Not having those players really should not be an excuse. Why? Again, it all comes down to money, and the amounts of money the US Soccer Federation and MLS and USL clubs are pouring into player development, not to mention the money schools in the NCAA pay for scholarships for promising soccer players. Right now, with three straight Olympics missed as well as the last three major tournaments missed, it’s looking like all that money — millions upon millions of dollars — is being wasted. No one is getting better.
Look at Sunday’s loss. The midfield lacked cohesion. The forwards lacked chutzpah. Head coach Jason Kreis looked out of ideas on the touchline. This is what these millions and billions of dollars are getting us? Taylor Twellman said it best in his infamous rant following the World Cup qualifying exit 3 1/2 years ago: With the amount of money that’s being put into player development, that loss Sunday should have never happened.
Especially not against Honduras, whose footballing player development budget is no where close to the United States of America’s, Major League Soccer’s, the USL programs, etc. Call the team which took the pitch against Honduras a C team, or even a B team, if you must, but given the money we as Americans pour into the sport, shouldn’t a B/C team from the US beat Honduras’ A? Shouldn’t they beat Jamaica’s A? Costa Rica’s? Panama’s?
US Soccer and Major League Soccer commissioner Don Garber wants the US to win something outside of a Gold Cup at the men’s level, and those somethings are almost fleeting now. The United States can’t seem to qualify for anything right now, and can’t win anything of importance. In all honesty, if the amounts of money that are being poured into player development are what we’re being led to believe, then the US should be winning at the youth level internationally. In CONCACAF, surely. Against CONMEBOL, maybe. Against AFC and Oceania clubs? Oh, most definitely.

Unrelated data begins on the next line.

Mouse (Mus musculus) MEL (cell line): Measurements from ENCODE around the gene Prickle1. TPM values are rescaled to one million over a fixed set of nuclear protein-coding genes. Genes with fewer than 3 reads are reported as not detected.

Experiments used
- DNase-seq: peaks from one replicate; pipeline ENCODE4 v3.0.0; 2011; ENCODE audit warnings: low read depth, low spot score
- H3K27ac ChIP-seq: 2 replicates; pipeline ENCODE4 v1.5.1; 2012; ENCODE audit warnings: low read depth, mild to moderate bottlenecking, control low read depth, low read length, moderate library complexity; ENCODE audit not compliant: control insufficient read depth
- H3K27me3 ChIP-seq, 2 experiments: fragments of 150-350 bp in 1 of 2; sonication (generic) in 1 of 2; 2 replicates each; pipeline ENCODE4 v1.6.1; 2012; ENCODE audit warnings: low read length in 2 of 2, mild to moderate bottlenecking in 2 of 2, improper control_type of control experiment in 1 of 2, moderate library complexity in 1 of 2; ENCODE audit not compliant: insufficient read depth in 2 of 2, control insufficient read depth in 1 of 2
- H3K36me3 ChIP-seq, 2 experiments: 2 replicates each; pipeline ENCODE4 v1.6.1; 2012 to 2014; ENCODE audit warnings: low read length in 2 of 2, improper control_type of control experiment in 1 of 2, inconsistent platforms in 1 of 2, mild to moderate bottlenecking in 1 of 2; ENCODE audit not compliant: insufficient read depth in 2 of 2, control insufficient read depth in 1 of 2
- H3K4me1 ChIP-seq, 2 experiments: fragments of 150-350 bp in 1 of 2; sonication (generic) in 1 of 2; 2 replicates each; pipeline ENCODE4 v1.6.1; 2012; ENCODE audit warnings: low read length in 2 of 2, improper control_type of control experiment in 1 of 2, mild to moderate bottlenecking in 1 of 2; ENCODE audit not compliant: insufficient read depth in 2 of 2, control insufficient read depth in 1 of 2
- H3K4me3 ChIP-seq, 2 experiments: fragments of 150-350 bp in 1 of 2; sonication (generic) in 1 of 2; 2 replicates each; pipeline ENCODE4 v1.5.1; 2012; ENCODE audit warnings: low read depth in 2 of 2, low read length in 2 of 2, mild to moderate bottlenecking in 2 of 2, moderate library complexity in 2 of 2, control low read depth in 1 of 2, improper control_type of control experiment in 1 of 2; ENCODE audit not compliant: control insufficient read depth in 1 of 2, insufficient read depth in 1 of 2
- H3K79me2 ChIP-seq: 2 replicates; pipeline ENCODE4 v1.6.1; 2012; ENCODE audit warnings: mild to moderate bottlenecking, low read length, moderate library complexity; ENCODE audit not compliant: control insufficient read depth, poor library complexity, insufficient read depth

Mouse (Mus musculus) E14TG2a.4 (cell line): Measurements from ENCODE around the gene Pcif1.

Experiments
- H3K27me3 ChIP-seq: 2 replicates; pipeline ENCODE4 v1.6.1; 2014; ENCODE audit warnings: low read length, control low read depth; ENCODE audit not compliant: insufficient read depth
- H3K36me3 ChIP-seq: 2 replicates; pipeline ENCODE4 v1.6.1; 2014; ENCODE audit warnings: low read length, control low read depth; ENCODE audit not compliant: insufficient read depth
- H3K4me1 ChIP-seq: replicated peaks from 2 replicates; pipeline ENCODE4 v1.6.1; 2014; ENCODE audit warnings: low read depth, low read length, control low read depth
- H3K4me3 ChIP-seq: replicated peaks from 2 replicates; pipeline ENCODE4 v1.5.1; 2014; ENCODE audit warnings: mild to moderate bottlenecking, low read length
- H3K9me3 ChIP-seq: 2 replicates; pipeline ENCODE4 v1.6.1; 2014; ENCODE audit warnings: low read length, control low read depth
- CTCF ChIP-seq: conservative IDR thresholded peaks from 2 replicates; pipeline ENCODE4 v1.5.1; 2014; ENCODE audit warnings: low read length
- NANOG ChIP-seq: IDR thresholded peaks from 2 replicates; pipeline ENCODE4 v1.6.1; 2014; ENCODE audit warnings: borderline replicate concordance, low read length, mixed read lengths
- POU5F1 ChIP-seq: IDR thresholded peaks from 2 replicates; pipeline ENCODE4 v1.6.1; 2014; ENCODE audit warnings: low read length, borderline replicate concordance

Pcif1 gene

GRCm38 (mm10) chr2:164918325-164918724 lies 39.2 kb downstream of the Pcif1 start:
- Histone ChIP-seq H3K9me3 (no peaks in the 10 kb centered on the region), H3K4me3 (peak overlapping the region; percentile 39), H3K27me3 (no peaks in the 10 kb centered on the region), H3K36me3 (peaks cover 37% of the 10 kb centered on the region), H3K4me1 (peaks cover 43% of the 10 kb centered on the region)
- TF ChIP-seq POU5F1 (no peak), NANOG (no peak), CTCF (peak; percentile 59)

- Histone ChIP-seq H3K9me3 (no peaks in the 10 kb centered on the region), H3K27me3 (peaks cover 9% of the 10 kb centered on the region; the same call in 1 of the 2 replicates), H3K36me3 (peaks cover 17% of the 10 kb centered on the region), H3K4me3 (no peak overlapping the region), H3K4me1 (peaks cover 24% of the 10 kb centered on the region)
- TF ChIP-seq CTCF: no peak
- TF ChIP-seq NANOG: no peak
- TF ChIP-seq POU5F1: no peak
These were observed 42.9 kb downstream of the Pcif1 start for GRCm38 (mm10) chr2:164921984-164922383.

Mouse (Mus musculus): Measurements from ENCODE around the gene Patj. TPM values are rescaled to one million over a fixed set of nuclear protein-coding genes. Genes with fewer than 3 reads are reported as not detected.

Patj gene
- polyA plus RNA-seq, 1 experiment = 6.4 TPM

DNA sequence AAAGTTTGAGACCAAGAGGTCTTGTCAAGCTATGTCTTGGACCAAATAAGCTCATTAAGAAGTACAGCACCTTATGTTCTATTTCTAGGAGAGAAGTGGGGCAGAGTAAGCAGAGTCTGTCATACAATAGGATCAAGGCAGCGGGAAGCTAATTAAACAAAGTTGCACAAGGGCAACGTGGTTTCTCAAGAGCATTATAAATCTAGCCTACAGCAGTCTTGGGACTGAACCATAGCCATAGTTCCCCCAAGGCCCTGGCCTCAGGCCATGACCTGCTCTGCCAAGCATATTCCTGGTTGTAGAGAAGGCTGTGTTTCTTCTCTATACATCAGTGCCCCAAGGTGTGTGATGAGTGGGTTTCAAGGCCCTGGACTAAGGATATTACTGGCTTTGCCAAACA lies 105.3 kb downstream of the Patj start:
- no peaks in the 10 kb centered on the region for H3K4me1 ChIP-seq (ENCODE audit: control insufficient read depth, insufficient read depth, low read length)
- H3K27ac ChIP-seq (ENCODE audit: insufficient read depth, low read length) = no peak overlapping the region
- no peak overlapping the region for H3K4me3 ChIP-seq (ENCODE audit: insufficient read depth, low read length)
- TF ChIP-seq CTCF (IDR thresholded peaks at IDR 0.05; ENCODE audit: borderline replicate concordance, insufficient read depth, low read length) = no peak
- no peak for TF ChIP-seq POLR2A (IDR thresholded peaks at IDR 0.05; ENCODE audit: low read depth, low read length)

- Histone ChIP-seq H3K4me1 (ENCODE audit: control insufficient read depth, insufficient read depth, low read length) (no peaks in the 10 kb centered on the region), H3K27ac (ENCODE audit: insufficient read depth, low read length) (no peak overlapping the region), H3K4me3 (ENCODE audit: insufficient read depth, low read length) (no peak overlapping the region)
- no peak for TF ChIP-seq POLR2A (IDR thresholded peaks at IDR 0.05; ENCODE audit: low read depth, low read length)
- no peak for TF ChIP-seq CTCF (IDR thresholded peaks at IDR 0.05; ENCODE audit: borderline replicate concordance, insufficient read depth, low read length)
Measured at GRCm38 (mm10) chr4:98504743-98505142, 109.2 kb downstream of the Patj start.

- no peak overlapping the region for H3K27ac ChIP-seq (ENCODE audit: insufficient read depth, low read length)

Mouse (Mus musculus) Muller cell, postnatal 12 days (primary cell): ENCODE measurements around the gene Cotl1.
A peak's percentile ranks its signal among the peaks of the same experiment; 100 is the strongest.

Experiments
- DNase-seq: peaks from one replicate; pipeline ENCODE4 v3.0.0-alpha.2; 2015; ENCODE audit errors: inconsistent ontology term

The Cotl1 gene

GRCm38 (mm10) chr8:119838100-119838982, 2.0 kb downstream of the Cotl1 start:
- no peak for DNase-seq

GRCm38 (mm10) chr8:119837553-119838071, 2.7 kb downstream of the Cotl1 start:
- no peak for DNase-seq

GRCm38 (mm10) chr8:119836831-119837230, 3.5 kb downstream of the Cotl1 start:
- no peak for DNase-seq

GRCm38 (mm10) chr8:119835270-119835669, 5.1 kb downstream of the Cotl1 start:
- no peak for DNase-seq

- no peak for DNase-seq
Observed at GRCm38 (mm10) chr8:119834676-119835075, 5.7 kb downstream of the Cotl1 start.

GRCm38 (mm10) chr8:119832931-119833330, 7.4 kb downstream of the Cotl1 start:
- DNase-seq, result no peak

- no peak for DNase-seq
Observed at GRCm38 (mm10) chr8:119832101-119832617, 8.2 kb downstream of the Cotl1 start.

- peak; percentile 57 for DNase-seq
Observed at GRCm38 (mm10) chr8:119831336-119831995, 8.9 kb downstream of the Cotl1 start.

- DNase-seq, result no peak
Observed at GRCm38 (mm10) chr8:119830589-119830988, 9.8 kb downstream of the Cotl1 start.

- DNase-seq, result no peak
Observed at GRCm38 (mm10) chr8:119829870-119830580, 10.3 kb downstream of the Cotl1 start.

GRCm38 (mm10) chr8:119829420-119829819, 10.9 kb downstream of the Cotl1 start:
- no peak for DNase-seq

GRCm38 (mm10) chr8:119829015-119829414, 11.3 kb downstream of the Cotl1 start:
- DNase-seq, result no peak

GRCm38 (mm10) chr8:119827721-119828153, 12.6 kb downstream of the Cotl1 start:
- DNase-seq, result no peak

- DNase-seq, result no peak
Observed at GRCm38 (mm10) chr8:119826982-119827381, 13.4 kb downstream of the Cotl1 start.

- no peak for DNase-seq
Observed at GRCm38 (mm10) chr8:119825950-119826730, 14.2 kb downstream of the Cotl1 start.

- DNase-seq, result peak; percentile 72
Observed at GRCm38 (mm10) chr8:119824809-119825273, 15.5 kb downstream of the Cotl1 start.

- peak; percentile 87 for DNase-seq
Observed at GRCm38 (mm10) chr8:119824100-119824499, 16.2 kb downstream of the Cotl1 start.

Of course, Sunday’s loss comes just ahead of World Cup qualifying in our region for 2022 and Qatar, with qualifying beginning in September. It is where all of our international focus will be now, outside of the women’s Tournament of Nations appearances in June and the Olympics. And should the men fail to qualify for their fourth straight major tournament and second consecutive World Cup, Twellman’s words of 2017 — “With failure should come change” — will come back to haunt US Soccer doubly, especially in light of Sunday’s result.
Something is wrong in Chicago and Soccer House right now. If they are not pressing the panic button and really thinking about the fallout from this disaster, then shame on them. Because if change isn’t coming from this utter failure, then the entire youth development program in the United States — which was just re-branded last year — needs to get blown to kingdom come.
Tomorrow would not be soon enough.